Just weeks after transitioning from a group ownership model to a single owner the Oilers are entering into a new era on the management side of things as well. Daryl Katz, the new owner of the team, set forth the mandate that the management structure of the organization would become more collaborative. "Daryl had quite regularly talked about giving me the latitude to grow the management staff, recognizing the need and importance of it all," said Kevin Lowe, now President of Hockey Operations with the club.
Enter Steve Tambellini, long time executive with the Vancouver Canucks. Widely regarded as one of the most skilled hockey minds to not have a General Manager position in the NHL, that changed today as the Oilers brought him on board with a 4-year contract to take over that title from Kevin Lowe. "We all like to think that titles are irrelevant," says Lowe. "We want to just get the job done collectively as a team so that the Oilers organization can be successful."
Tambellini will team with Kevin Prendergast, formerly VP of Hockey Operations and now the Assistant General Manager, on the day to day operations of the Oilers and their American Hockey League affiliate in Springfield. Lowe will preside over the entire operation, still having the final say on any transactions. "Somebody at the end of the day has to make the final decision and that person is me," admits Lowe. "Steve will end up doing more of the day-to-day stuff of the General Manager's role, which is a lot. That's what was wearing me down personally. The major decisions are going to be made collectively with the management group with me ultimately having the final say."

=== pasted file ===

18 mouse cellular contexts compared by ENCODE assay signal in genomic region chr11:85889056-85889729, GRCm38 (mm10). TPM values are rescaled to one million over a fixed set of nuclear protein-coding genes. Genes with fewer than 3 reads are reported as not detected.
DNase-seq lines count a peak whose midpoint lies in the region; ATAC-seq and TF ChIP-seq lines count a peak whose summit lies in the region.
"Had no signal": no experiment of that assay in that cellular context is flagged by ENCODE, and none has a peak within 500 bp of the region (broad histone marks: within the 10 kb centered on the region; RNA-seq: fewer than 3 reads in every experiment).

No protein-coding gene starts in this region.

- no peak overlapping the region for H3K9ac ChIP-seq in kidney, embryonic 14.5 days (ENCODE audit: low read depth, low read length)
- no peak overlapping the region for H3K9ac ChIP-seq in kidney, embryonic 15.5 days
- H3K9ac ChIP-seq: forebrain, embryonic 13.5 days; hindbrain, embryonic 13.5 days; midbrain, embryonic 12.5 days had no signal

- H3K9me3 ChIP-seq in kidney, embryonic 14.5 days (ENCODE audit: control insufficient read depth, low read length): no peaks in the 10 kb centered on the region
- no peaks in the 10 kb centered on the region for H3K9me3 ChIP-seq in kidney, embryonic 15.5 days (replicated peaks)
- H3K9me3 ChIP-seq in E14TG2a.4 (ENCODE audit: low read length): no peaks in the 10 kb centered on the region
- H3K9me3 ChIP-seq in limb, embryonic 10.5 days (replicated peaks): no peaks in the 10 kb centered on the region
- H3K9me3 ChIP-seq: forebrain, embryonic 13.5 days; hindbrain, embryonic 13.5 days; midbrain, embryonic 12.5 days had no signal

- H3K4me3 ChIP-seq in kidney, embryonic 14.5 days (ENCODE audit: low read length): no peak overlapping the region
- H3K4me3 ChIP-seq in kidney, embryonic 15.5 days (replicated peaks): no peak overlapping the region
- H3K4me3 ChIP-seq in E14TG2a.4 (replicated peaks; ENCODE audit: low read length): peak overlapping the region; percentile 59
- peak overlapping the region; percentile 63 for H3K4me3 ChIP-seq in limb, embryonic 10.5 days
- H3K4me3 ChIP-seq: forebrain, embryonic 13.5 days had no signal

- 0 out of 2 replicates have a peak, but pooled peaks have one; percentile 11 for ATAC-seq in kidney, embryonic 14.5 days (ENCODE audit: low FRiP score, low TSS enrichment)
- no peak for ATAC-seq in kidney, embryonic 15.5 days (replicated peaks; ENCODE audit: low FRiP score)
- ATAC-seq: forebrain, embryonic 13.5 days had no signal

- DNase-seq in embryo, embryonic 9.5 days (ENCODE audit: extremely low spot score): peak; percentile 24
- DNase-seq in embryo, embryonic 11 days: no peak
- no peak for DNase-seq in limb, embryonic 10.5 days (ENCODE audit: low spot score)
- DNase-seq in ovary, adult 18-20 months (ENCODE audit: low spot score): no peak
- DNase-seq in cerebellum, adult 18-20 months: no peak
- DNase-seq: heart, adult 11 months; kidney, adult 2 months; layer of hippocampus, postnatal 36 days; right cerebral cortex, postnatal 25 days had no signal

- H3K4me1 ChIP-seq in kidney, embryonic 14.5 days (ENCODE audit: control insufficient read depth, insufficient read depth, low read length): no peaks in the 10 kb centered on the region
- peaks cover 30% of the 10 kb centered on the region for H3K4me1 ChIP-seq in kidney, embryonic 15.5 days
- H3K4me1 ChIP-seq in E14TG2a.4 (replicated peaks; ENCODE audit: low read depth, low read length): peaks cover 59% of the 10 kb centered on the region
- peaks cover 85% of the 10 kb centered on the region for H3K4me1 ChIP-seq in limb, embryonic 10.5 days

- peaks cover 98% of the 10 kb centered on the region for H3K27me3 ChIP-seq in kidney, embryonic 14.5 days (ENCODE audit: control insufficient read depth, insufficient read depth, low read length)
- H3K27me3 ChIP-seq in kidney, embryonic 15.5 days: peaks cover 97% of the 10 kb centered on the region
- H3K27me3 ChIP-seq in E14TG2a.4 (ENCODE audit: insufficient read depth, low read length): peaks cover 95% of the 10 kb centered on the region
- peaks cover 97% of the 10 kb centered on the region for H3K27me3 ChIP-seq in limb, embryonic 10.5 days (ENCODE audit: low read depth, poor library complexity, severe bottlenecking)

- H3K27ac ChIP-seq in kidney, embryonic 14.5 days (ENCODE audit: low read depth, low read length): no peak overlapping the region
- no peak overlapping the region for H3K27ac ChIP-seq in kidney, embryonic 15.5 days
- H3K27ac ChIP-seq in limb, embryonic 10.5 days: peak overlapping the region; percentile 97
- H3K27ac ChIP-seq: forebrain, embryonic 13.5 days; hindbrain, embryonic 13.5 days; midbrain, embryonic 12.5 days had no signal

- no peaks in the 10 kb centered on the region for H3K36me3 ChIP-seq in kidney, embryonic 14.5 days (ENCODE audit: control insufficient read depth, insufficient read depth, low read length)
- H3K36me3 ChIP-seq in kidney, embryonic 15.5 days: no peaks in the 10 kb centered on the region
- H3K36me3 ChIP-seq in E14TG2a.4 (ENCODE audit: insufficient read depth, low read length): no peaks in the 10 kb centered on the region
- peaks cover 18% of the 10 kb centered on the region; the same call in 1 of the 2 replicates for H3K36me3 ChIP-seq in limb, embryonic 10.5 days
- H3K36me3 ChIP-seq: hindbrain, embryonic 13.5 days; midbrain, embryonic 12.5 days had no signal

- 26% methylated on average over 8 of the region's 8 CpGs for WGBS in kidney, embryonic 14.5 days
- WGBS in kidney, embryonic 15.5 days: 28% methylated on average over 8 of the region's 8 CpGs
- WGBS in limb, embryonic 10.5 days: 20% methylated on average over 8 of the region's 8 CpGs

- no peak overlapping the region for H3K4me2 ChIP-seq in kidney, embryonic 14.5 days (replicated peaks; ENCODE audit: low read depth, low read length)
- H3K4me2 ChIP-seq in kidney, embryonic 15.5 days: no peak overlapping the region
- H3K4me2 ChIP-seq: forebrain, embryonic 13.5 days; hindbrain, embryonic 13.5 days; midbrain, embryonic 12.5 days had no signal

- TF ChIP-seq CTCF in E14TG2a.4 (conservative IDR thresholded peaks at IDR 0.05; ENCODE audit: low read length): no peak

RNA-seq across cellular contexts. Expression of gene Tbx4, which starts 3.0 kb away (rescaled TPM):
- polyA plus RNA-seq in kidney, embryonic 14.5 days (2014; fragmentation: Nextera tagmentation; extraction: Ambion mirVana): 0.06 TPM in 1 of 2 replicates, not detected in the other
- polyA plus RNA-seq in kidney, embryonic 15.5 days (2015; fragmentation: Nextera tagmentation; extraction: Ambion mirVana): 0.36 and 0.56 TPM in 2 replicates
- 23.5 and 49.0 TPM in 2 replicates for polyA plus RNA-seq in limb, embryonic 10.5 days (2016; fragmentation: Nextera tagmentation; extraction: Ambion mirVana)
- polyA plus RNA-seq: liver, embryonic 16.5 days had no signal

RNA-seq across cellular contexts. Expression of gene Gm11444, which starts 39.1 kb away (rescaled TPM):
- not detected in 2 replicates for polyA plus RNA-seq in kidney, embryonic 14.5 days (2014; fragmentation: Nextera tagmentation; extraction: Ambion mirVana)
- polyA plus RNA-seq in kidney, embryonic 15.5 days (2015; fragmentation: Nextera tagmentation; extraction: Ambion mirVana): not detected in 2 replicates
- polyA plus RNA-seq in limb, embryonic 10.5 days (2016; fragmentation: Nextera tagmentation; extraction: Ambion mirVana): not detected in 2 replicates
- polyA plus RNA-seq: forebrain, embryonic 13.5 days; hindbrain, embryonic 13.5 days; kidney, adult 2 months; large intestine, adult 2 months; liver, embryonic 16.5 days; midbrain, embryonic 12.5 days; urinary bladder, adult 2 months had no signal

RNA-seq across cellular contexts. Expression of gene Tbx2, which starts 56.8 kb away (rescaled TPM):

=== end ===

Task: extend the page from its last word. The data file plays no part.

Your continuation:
If that's starting to sound a lot like what they do in Detroit, you're bang on. With Ken Holland, Jim Nill, Jimmy Devallano and Steve Yzerman all working on concert on the management front, the team has enjoyed an unmatched amount of success for the last decade or more. The Oilers, who are structuring their on ice product to model the Red Wings, aren't hiding the fact that the Wings are the inspiration for the moves today as well. "They're a great example of the collaborative effort that has allowed them to be successful," says Kevin Lowe. "Probably the best part of that organization is the comaraderie that they have at the higher end. If we can emulate that then we are in good shape."
Steve Tambellini agrees that the collaborative model is the way to go. "For me it's about the strength of the group and the encouragement of people to participate and share and grow together," he says. "The strength of the group is so powerful when you do it right."
MEET STEVE TAMBELLINI
Steve Tambellini is an extremely well respected name in the NHL. In taking this position, he concludes 17 years with the Vancouver Canucks organization most recently holding the position of Assistant General Manager and Vice President. A former player (553 NHL games), he has also worked extensively on the management side with Hockey Canada. In 2002, he was the Director of Player Personnel for the gold medal winning Canadian Olympic Men's Ice Hockey Team at the Winter Olympics in Salt Lake City. He held the same title for both the 2003 World Junior Ice Hockey Championships as well as the 2004 World Cup of Hockey, winning gold in both tournaments.